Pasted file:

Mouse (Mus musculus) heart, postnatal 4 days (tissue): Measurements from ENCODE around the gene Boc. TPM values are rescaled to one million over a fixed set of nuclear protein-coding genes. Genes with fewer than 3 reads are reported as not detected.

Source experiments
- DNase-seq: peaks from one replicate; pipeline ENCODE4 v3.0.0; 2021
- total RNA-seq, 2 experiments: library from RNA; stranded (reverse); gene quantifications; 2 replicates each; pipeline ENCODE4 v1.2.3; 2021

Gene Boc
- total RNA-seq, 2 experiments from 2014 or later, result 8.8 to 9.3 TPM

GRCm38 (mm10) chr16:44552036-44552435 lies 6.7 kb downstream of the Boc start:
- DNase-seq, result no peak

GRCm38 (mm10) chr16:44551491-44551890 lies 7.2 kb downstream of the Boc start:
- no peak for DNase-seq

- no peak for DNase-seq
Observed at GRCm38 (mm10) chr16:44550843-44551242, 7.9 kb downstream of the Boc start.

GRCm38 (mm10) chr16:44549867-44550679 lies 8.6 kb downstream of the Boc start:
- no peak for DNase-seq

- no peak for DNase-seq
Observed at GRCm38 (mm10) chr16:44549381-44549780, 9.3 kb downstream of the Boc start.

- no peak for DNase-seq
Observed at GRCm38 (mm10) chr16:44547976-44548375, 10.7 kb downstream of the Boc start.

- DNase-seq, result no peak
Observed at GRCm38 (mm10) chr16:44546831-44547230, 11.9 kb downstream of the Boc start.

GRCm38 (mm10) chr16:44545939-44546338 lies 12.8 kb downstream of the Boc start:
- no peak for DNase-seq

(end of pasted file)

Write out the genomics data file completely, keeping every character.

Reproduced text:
Mouse (Mus musculus) heart, postnatal 4 days (tissue): Measurements from ENCODE around the gene Boc. TPM values are rescaled to one million over a fixed set of nuclear protein-coding genes. Genes with fewer than 3 reads are reported as not detected.

Source experiments
- DNase-seq: peaks from one replicate; pipeline ENCODE4 v3.0.0; 2021
- total RNA-seq, 2 experiments: library from RNA; stranded (reverse); gene quantifications; 2 replicates each; pipeline ENCODE4 v1.2.3; 2021

Gene Boc
- total RNA-seq, 2 experiments from 2014 or later, result 8.8 to 9.3 TPM

GRCm38 (mm10) chr16:44552036-44552435 lies 6.7 kb downstream of the Boc start:
- DNase-seq, result no peak

GRCm38 (mm10) chr16:44551491-44551890 lies 7.2 kb downstream of the Boc start:
- no peak for DNase-seq

- no peak for DNase-seq
Observed at GRCm38 (mm10) chr16:44550843-44551242, 7.9 kb downstream of the Boc start.

GRCm38 (mm10) chr16:44549867-44550679 lies 8.6 kb downstream of the Boc start:
- no peak for DNase-seq

- no peak for DNase-seq
Observed at GRCm38 (mm10) chr16:44549381-44549780, 9.3 kb downstream of the Boc start.

- no peak for DNase-seq
Observed at GRCm38 (mm10) chr16:44547976-44548375, 10.7 kb downstream of the Boc start.

- DNase-seq, result no peak
Observed at GRCm38 (mm10) chr16:44546831-44547230, 11.9 kb downstream of the Boc start.

GRCm38 (mm10) chr16:44545939-44546338 lies 12.8 kb downstream of the Boc start:
- no peak for DNase-seq